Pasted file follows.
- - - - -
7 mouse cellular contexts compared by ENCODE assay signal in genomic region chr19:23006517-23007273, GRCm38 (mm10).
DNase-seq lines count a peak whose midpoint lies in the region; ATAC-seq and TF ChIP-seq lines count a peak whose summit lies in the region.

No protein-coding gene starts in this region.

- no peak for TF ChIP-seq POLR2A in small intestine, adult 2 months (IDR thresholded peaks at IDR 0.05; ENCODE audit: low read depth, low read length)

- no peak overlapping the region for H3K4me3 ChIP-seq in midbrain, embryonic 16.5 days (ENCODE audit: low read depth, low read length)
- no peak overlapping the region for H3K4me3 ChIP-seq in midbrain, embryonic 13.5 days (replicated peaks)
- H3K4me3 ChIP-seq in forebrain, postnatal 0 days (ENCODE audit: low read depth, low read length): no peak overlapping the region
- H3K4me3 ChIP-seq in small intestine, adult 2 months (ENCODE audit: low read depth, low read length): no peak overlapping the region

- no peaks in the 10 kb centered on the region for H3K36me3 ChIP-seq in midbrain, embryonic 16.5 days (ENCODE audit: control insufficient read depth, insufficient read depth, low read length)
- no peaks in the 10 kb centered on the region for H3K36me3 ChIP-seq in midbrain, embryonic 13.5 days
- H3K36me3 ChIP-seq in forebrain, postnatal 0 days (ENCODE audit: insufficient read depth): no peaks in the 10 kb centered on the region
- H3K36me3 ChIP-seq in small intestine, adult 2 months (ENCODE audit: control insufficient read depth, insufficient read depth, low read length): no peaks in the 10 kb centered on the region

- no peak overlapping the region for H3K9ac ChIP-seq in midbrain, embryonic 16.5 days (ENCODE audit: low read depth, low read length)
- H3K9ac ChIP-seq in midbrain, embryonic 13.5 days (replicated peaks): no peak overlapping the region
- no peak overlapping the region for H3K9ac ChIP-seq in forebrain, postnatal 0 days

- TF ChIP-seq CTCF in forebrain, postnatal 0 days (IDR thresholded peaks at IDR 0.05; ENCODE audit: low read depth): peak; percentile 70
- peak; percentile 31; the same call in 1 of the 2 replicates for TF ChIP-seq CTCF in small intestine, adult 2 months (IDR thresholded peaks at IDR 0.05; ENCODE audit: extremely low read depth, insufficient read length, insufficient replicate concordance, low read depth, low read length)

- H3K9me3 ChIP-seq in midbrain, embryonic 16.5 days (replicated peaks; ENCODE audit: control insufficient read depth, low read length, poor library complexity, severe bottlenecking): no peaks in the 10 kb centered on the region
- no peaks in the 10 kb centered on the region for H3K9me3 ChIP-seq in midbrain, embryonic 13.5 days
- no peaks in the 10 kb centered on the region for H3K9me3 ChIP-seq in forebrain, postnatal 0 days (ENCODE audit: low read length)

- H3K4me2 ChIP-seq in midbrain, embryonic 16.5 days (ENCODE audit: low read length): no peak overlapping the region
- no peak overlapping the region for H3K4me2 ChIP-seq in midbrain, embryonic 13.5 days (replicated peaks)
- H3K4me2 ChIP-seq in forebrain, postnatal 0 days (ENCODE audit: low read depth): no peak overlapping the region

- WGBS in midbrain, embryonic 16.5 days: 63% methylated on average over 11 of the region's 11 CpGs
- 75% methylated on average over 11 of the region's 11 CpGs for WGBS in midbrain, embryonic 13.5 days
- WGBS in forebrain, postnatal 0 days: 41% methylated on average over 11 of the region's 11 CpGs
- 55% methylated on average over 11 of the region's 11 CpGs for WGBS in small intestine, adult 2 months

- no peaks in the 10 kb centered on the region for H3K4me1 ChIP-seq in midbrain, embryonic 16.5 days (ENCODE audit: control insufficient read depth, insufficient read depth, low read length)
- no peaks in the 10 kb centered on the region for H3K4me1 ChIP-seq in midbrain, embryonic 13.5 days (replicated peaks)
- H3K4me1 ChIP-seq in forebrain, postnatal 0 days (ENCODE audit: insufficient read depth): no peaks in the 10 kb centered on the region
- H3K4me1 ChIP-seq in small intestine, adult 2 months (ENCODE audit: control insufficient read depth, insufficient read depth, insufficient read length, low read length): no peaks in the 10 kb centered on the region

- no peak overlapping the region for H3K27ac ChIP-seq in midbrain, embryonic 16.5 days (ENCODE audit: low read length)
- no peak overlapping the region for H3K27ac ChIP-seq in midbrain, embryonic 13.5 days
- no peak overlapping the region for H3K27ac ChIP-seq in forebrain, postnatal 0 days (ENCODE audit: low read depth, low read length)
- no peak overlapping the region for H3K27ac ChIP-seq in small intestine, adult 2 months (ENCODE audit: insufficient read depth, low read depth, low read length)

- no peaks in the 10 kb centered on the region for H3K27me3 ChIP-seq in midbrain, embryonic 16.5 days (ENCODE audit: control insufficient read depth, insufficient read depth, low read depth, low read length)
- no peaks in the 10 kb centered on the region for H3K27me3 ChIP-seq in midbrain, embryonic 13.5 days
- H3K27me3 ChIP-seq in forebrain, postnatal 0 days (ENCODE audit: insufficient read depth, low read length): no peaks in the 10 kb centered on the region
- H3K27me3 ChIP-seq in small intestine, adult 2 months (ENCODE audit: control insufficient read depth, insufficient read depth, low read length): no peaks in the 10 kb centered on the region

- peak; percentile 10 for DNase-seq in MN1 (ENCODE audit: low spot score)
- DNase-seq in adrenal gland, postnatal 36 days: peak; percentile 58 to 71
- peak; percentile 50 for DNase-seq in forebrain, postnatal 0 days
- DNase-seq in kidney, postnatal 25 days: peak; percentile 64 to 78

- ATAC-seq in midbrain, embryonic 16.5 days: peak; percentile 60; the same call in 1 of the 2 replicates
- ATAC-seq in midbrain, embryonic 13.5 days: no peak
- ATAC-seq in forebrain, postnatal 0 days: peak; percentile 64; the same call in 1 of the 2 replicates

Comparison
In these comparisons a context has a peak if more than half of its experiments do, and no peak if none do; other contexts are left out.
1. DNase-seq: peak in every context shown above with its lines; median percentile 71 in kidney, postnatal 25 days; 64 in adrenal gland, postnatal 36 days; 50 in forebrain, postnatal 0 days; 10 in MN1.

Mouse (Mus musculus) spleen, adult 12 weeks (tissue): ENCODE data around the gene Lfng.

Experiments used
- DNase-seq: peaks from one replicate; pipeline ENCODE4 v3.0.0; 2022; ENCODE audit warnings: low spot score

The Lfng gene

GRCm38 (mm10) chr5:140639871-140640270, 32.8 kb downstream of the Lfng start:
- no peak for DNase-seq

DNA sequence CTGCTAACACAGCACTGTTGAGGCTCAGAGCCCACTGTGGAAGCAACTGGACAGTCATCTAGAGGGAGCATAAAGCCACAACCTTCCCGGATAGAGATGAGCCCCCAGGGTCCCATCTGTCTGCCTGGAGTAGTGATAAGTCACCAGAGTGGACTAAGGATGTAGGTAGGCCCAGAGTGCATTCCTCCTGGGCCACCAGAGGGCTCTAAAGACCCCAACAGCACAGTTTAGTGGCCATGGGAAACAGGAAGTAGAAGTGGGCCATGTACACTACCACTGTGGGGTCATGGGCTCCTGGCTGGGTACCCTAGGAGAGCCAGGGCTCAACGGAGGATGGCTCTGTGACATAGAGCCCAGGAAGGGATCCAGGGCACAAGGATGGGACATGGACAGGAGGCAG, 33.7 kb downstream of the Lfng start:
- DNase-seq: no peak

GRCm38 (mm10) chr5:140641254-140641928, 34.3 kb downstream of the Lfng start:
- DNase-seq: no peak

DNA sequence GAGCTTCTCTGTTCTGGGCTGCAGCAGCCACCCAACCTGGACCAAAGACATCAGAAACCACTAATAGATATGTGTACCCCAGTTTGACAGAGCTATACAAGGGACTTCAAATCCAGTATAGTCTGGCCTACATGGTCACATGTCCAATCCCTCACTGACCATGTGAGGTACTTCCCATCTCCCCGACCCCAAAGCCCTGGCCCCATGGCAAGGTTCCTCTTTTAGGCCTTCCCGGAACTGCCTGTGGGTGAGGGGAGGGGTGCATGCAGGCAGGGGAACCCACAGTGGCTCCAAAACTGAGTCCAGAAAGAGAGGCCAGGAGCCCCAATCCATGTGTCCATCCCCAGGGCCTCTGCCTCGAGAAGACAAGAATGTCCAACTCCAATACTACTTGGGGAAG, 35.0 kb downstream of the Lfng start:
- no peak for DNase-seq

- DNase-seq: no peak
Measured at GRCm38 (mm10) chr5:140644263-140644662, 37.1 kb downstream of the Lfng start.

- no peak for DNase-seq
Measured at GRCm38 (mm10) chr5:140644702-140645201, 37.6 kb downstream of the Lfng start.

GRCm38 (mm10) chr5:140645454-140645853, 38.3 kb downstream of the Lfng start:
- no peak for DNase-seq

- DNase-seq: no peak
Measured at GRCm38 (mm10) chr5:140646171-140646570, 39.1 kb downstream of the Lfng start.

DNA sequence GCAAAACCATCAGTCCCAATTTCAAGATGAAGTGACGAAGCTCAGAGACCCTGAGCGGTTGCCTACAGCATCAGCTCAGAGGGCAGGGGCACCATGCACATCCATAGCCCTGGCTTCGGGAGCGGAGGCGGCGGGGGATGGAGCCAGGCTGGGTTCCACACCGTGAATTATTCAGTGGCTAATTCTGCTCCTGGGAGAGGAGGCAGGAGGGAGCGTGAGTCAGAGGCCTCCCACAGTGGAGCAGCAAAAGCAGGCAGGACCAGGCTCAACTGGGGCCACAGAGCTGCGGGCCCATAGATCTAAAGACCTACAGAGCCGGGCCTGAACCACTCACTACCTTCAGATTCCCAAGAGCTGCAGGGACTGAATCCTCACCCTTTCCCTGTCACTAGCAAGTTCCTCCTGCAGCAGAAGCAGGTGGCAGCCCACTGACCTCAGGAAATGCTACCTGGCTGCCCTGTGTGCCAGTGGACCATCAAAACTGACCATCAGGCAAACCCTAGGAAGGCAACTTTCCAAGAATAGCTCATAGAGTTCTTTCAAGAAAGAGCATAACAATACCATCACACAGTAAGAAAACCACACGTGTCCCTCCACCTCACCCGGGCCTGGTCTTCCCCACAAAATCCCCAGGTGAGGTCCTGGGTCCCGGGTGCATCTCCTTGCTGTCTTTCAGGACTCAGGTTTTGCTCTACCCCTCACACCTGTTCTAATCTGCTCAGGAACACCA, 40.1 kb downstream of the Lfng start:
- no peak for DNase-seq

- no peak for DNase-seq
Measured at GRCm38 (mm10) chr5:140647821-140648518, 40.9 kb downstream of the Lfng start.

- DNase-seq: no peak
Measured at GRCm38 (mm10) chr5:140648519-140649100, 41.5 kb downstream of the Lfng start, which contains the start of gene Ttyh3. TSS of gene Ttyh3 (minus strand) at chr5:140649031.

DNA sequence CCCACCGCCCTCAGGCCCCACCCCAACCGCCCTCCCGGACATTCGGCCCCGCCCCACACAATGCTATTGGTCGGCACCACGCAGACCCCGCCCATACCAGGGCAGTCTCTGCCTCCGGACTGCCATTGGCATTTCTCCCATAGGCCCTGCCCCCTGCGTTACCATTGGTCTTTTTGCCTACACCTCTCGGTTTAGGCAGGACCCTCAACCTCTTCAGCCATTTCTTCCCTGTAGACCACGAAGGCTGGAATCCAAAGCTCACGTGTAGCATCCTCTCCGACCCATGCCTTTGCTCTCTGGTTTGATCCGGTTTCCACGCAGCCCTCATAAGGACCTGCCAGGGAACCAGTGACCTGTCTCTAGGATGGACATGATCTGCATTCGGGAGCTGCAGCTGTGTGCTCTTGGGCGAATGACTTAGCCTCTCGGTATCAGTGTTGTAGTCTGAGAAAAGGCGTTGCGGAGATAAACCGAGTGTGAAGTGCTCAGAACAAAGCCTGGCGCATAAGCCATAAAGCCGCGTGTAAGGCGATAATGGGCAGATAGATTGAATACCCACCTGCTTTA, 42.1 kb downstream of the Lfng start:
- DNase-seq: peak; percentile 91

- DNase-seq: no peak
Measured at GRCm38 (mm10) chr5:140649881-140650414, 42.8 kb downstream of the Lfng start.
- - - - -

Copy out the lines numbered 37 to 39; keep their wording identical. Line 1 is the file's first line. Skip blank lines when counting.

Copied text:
- no peaks in the 10 kb centered on the region for H3K27me3 ChIP-seq in midbrain, embryonic 13.5 days
- H3K27me3 ChIP-seq in forebrain, postnatal 0 days (ENCODE audit: insufficient read depth, low read length): no peaks in the 10 kb centered on the region
- H3K27me3 ChIP-seq in small intestine, adult 2 months (ENCODE audit: control insufficient read depth, insufficient read depth, low read length): no peaks in the 10 kb centered on the region